Grand Funk Railroad - (also known as Grand Funk) is an American rock band. The Grand Funk Railroad lineup was highly popular during the 1970s, selling over 25 million records, selling out arenas worldwide and being awarded four RIAA gold albums in 1970, the most for any American group that year. The current Grand Funk Railroad lineup uses the nickname "The American Band", from their hit song "We're an American Band". A popular take on the band during their heyday was that the critics hated them, but audiences loved them. Contrary to the name, the band is not a real funk band; but rather an attempt to pun the name "Grand Trunk Railroad" as that railroad went through Flint; although some sources cite the band's "The Loco-Motion" cover song as a funk track.
  Despite critical pans and lack of radio airplay, the group's first six albums (5 original material, one live album), released from 1969 to 1971, were successful. In 1970 Knight launched an intensive advertising campaign to promote the album Closer To Home, reportedly paying $100,000 for a huge billboard in New York City's Times Square. That album was certified multi-platinum despite the lack of critical approval. After Closer To Home, Live Album was also released in 1970, Survival and E Pluribus Funk, both released in 1971, followed. E Pluribus Funk celebrated the Shea Stadium show with a die-cut depiction of the stadium on the back of the album cover. In late 1971, the band started having issues with Knight's managerial style, and handling of the band's finances. Early in 1972 Grand Funk Railroad fired Knight; Knight sued for breach of contract, resulting in a protracted legal battle, at one point repossessing the band's gear before a gig at Madison Square Garden.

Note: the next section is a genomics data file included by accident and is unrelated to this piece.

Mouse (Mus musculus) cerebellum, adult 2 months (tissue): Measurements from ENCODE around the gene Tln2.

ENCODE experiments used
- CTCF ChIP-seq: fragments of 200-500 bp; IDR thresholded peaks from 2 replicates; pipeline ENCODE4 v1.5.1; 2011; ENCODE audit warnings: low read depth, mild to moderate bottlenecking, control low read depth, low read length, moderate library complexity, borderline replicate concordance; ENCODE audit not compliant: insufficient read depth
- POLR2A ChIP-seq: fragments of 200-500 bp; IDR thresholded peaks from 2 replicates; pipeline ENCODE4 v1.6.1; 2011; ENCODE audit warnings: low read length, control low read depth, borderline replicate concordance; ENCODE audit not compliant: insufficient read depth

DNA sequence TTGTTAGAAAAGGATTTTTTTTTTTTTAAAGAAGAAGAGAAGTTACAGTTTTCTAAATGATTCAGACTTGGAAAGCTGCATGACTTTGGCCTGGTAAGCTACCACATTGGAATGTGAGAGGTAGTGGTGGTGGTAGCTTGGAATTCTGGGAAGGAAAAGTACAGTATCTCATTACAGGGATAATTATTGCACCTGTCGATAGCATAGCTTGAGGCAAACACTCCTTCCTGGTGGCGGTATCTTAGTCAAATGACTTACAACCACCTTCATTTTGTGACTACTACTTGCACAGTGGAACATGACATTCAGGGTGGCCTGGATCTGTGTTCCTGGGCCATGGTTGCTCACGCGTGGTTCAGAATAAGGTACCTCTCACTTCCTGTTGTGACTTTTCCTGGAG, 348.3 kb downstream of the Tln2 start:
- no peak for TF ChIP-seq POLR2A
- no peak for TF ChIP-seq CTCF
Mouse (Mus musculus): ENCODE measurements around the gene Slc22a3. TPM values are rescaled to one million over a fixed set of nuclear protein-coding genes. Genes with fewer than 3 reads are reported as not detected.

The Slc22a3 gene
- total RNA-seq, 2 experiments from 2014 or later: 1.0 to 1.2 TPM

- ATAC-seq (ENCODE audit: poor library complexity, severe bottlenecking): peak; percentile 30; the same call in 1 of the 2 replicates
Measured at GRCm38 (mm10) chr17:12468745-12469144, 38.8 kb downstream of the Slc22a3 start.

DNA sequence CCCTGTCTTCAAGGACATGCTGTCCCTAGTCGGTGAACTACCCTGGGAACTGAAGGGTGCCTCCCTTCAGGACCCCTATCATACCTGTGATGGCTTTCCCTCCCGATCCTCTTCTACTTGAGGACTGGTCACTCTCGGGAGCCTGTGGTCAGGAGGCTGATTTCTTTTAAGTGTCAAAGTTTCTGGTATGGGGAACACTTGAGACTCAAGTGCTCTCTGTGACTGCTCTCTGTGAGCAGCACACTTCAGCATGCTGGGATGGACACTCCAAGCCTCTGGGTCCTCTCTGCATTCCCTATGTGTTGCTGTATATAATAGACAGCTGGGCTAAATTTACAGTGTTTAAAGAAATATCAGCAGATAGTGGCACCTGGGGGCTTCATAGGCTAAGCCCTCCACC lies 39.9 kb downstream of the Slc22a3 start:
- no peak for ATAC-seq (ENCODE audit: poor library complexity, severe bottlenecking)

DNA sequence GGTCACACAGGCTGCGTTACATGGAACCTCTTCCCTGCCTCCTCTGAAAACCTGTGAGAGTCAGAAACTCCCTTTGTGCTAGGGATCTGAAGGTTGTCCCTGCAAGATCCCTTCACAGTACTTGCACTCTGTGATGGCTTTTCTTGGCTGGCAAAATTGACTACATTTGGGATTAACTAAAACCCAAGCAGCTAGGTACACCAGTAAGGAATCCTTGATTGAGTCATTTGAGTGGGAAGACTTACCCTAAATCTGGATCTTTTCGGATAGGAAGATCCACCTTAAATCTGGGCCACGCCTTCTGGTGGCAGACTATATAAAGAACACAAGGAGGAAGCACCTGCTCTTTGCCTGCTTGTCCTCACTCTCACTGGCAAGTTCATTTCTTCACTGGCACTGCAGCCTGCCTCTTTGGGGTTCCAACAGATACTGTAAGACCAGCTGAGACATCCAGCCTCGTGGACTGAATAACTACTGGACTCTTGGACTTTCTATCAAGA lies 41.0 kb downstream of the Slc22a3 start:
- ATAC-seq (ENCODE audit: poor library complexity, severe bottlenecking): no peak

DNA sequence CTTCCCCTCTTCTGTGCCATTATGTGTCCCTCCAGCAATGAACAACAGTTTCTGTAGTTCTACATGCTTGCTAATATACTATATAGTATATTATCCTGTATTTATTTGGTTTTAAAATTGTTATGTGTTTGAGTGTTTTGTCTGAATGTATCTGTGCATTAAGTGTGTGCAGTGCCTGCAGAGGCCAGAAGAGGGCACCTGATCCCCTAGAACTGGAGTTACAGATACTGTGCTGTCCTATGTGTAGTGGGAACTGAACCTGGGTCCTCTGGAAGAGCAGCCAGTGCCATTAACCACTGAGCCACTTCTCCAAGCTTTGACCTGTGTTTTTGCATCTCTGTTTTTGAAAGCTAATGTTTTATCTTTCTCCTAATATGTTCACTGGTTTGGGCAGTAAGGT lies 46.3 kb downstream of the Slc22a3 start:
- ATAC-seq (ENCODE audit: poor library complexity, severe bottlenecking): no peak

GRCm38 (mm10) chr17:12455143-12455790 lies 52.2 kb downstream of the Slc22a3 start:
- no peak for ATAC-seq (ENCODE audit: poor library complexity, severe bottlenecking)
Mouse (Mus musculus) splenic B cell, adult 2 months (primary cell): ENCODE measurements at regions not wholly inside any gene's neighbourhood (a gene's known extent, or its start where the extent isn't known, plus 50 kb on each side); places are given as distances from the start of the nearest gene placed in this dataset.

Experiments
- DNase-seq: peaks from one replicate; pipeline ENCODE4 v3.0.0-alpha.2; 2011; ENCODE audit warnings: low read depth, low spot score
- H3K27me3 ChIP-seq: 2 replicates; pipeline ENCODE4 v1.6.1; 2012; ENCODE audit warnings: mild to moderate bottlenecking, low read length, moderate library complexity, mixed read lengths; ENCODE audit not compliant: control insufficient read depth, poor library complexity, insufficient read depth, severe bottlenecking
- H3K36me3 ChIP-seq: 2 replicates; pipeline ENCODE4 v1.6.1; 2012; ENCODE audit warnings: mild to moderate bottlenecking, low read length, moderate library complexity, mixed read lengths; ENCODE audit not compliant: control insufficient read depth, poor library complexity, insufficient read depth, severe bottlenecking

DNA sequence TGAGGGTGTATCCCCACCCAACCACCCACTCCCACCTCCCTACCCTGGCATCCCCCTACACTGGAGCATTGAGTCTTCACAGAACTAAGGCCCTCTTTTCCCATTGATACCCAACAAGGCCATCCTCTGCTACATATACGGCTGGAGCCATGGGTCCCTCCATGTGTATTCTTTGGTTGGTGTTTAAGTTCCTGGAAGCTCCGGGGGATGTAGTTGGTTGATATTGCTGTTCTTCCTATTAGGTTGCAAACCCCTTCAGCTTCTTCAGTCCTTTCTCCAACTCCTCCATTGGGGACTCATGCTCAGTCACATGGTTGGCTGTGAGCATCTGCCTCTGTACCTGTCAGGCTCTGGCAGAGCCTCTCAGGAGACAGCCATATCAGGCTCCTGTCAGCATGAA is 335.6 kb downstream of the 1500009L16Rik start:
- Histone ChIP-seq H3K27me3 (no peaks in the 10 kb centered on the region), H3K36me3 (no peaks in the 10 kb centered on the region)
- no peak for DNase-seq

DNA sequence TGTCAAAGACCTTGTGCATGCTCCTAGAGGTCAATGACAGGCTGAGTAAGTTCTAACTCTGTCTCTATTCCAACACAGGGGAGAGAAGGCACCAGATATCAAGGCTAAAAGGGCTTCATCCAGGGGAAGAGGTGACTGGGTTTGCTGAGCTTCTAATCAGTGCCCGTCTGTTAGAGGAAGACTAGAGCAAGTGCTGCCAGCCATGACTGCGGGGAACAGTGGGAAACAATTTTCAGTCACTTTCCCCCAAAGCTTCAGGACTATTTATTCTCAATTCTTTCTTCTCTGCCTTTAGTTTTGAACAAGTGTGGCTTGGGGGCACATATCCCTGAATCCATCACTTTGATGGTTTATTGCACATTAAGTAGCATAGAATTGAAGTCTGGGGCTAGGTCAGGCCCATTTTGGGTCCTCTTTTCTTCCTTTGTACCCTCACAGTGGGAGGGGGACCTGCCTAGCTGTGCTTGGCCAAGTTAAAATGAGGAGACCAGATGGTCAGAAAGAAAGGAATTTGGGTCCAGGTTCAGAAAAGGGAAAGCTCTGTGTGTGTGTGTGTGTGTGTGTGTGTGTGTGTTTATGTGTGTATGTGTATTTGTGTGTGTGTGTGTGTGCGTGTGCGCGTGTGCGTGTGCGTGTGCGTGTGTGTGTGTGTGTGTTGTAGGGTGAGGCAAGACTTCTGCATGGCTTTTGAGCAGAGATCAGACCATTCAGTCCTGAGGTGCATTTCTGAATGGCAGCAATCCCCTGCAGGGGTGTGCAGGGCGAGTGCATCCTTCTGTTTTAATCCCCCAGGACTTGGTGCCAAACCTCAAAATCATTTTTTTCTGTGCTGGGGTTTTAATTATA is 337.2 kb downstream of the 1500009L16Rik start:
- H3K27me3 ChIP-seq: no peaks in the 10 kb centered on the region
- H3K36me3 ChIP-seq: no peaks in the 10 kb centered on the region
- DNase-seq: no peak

In 1996, the three original members of Grand Funk Railroad reunited once more, playing to 250,000 people in 14 shows during a three month period. In 1997, the band did three sold out Bosnian benefit concerts with a full symphony orchestra, conducted by Paul Shaffer (from the David Letterman Late Show) and released a live two-disc benefit CD called Bosnia recorded in Auburn Hills, Michigan, featuring Peter Frampton, who joined them on stage.
  The newest incarnation of Grand Funk Railroad plays around 30 concerts per year. Current members include Max Carl on lead vocals, Don Brewer on drums, lead vocals , Bruce Kulick on guitars, Timothy "Tim" Cashion on keyboards, Mel Schacher on bass guitar, and Craig Frost on keyboards. 'Artist Discography'

 

Gram Parsons - (November 5, 1946 – September 19, 1973) was an American singer, songwriter, guitarist and pianist. Parsons was a member of the International Submarine Band, The Byrds and The Flying Burrito Brothers. He was later a solo artist who recorded and performed duets with Emmylou Harris. Parsons died of a drug overdose at the age of 26 in a hotel room in Joshua Tree, California. Since his death, his influential songwriting has been attributed to the birth of 1970s country rock and the early 1990s alt-country movement. In 2004, Rolling Stone ranked him #87 on their list of the 100 Greatest Artists of All Time. 'Artist Discography'